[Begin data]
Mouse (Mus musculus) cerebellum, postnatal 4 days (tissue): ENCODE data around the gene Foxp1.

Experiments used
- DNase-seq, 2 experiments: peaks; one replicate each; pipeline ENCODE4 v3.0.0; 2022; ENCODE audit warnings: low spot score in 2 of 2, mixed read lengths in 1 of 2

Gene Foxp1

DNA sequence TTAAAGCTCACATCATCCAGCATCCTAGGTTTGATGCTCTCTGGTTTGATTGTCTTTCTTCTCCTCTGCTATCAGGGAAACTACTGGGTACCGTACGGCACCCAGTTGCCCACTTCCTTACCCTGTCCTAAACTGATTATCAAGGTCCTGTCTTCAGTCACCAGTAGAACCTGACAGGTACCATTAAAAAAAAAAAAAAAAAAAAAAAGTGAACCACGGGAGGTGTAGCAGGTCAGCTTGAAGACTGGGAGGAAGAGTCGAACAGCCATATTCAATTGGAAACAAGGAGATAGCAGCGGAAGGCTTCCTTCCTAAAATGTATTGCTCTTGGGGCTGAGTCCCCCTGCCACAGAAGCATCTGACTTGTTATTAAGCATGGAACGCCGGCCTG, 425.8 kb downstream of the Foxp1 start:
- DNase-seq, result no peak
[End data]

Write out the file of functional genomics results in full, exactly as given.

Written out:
Mouse (Mus musculus) cerebellum, postnatal 4 days (tissue): ENCODE data around the gene Foxp1.

Experiments used
- DNase-seq, 2 experiments: peaks; one replicate each; pipeline ENCODE4 v3.0.0; 2022; ENCODE audit warnings: low spot score in 2 of 2, mixed read lengths in 1 of 2

Gene Foxp1

DNA sequence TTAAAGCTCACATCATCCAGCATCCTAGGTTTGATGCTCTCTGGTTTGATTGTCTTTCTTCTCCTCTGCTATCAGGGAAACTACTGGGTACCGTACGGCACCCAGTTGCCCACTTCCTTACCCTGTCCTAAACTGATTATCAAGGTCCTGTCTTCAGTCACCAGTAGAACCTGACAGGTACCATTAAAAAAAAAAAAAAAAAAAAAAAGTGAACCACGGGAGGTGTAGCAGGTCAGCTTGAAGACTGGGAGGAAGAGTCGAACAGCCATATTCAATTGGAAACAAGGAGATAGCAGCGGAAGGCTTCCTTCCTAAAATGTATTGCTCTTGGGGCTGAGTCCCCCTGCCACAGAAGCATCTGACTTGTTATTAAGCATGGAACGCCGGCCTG, 425.8 kb downstream of the Foxp1 start:
- DNase-seq, result no peak